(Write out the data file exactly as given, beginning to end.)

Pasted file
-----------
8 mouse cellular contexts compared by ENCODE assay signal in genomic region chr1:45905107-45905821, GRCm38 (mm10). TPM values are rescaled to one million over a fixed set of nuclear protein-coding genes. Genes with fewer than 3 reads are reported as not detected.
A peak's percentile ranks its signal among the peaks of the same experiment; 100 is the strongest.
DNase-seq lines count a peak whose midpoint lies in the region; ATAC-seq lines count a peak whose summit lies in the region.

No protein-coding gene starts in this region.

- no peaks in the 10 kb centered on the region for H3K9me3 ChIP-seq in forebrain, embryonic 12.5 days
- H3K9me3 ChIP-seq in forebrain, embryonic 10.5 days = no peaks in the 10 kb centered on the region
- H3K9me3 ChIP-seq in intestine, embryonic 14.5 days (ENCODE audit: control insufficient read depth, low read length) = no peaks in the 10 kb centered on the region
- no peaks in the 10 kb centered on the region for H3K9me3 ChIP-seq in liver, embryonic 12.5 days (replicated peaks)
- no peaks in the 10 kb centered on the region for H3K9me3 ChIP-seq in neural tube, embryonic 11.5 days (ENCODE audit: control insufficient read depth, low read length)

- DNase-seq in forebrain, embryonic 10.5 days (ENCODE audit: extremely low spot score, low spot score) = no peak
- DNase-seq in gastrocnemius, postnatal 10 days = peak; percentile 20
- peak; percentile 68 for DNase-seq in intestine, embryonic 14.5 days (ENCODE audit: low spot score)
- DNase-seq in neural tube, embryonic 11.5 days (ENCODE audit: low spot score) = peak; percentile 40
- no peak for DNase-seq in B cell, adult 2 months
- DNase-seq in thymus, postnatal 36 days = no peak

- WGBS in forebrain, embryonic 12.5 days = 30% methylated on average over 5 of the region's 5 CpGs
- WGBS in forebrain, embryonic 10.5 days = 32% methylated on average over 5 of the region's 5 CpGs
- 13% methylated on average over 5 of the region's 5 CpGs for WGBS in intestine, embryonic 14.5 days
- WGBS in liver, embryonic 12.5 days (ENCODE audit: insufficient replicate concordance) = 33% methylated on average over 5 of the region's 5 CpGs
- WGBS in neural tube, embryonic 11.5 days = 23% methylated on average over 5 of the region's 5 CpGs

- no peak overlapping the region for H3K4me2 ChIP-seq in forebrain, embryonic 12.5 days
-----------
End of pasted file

8 mouse cellular contexts compared by ENCODE assay signal in genomic region chr1:45905107-45905821, GRCm38 (mm10). TPM values are rescaled to one million over a fixed set of nuclear protein-coding genes. Genes with fewer than 3 reads are reported as not detected.
A peak's percentile ranks its signal among the peaks of the same experiment; 100 is the strongest.
DNase-seq lines count a peak whose midpoint lies in the region; ATAC-seq lines count a peak whose summit lies in the region.

No protein-coding gene starts in this region.

- no peaks in the 10 kb centered on the region for H3K9me3 ChIP-seq in forebrain, embryonic 12.5 days
- H3K9me3 ChIP-seq in forebrain, embryonic 10.5 days = no peaks in the 10 kb centered on the region
- H3K9me3 ChIP-seq in intestine, embryonic 14.5 days (ENCODE audit: control insufficient read depth, low read length) = no peaks in the 10 kb centered on the region
- no peaks in the 10 kb centered on the region for H3K9me3 ChIP-seq in liver, embryonic 12.5 days (replicated peaks)
- no peaks in the 10 kb centered on the region for H3K9me3 ChIP-seq in neural tube, embryonic 11.5 days (ENCODE audit: control insufficient read depth, low read length)

- DNase-seq in forebrain, embryonic 10.5 days (ENCODE audit: extremely low spot score, low spot score) = no peak
- DNase-seq in gastrocnemius, postnatal 10 days = peak; percentile 20
- peak; percentile 68 for DNase-seq in intestine, embryonic 14.5 days (ENCODE audit: low spot score)
- DNase-seq in neural tube, embryonic 11.5 days (ENCODE audit: low spot score) = peak; percentile 40
- no peak for DNase-seq in B cell, adult 2 months
- DNase-seq in thymus, postnatal 36 days = no peak

- WGBS in forebrain, embryonic 12.5 days = 30% methylated on average over 5 of the region's 5 CpGs
- WGBS in forebrain, embryonic 10.5 days = 32% methylated on average over 5 of the region's 5 CpGs
- 13% methylated on average over 5 of the region's 5 CpGs for WGBS in intestine, embryonic 14.5 days
- WGBS in liver, embryonic 12.5 days (ENCODE audit: insufficient replicate concordance) = 33% methylated on average over 5 of the region's 5 CpGs
- WGBS in neural tube, embryonic 11.5 days = 23% methylated on average over 5 of the region's 5 CpGs

- no peak overlapping the region for H3K4me2 ChIP-seq in forebrain, embryonic 12.5 days